by Nancy Low-Hogan
Racism and hatred, intolerance and bigotry, undermine society and our communities, and need to be immediately and strongly condemned by individuals, as well as elected officials, clergy, and all community leaders. It is our responsibility as Americans to oppose these evils at every turn.
Words alone only go so far.
We also need to take action by educating people to create awareness of what racism and hatred really are – how they can be explicit or veiled, deliberate or unconscious – and why they are so disruptive and dangerous, particularly in our representative democracy that exists to protect the rights of all people.
Recent national and local inflammatory rhetoric and ensuing tragic events propel us into heightened awareness and these incidents should be a call to action. Communities must face their very real problems and not accept violence and cloaked threats of violence as viable solutions. As we worry about recent disturbing trends in our nation and region, we must face the truths of our county with courage – and develop bold ideas and creative solutions.
We need to develop new ways of understanding and interacting with each other. Suspicion and intolerance do nothing but undermine our communities, heighten fear and can lead to violence and harm us in the long run. We need to acknowledge our differences and our commonalities, then work towards the county-wide common good.
Issues of development and overdevelopment, affordable housing shortages, limited water supply, increasing traffic on local roads, social justice concerns related to housing and our schools, and other issues are dividing our community further and further apart.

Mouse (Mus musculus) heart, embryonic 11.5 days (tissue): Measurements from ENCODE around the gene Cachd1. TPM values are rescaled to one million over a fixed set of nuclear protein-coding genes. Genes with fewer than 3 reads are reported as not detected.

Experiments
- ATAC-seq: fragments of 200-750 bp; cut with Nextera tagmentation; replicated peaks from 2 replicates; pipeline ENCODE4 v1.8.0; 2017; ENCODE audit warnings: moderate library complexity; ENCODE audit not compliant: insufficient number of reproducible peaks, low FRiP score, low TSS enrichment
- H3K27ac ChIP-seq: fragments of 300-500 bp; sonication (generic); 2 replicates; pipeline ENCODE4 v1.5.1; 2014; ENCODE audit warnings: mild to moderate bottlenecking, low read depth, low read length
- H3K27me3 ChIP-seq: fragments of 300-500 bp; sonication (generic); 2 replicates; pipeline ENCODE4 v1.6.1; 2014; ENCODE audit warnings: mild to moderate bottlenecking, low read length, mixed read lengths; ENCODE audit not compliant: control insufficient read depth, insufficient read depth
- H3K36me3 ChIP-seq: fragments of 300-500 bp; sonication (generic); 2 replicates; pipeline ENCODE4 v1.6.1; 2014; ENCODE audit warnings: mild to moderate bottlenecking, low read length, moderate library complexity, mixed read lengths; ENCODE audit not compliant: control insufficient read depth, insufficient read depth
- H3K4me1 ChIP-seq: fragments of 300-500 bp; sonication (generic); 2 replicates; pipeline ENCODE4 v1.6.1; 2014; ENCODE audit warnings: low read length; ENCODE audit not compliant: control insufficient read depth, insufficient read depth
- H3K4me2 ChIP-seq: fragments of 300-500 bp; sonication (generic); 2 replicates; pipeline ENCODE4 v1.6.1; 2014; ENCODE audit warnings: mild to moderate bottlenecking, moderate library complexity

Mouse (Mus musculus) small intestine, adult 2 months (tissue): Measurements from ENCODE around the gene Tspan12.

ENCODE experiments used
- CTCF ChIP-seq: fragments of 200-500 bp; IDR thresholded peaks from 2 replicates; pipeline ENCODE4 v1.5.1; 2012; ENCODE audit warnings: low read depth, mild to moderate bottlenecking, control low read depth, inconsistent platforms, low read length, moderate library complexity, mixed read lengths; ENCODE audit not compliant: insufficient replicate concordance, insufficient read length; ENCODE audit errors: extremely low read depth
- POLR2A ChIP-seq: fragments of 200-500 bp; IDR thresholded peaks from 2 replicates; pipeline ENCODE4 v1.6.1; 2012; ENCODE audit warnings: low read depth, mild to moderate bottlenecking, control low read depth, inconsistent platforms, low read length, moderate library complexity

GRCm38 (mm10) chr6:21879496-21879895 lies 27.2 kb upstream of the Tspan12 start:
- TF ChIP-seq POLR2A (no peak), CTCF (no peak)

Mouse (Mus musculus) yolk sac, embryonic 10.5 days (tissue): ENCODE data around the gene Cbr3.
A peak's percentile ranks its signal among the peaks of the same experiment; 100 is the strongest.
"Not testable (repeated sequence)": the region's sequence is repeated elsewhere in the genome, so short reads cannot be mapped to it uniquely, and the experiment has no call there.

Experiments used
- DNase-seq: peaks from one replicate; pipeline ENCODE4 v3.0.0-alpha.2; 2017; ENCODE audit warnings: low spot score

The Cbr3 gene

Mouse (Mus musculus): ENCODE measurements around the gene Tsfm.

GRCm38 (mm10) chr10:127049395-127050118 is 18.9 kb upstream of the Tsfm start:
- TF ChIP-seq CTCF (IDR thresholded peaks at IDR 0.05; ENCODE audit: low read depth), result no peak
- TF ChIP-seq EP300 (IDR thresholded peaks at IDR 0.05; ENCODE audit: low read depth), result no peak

We must develop strategies to facilitate reconciliation and now, more than ever, I call for a reality-based, peaceful and mature county-wide mediation/intervention approach, where facts matter and all Towns and citizens are held to account. This is not an easy task. It will require months of work, authentic buy-in from all communities, expert facilitation and transparency. But it can be done. Other communities are already doing this or have done it. Rockland is late to take needed action.
It has been my honor and privilege to serve as a Rockland County Legislator for the past eight years. As I prepare to step down from the position, I pledge to continue to be a voice speaking out against intolerance and hatred of any person or group, and in support of equal protection, open speech and respect for all.
I will continue to work on these issues and hold our elected officials to account. I look forward to working with local civic organizations, grassroots groups, local residents and state, county, town and village elected officials to face our future with honesty, strength and courage.
Nancy Low-Hogan has represented South Nyack, Grandview, Piermont, and portions of Palisades, Orangeburg, Sparkill, Blauvelt, and West Nyack as the District 17 Rockland County Legislator since 2012. She will be succeeded by Grandview resident James Foley in 2020.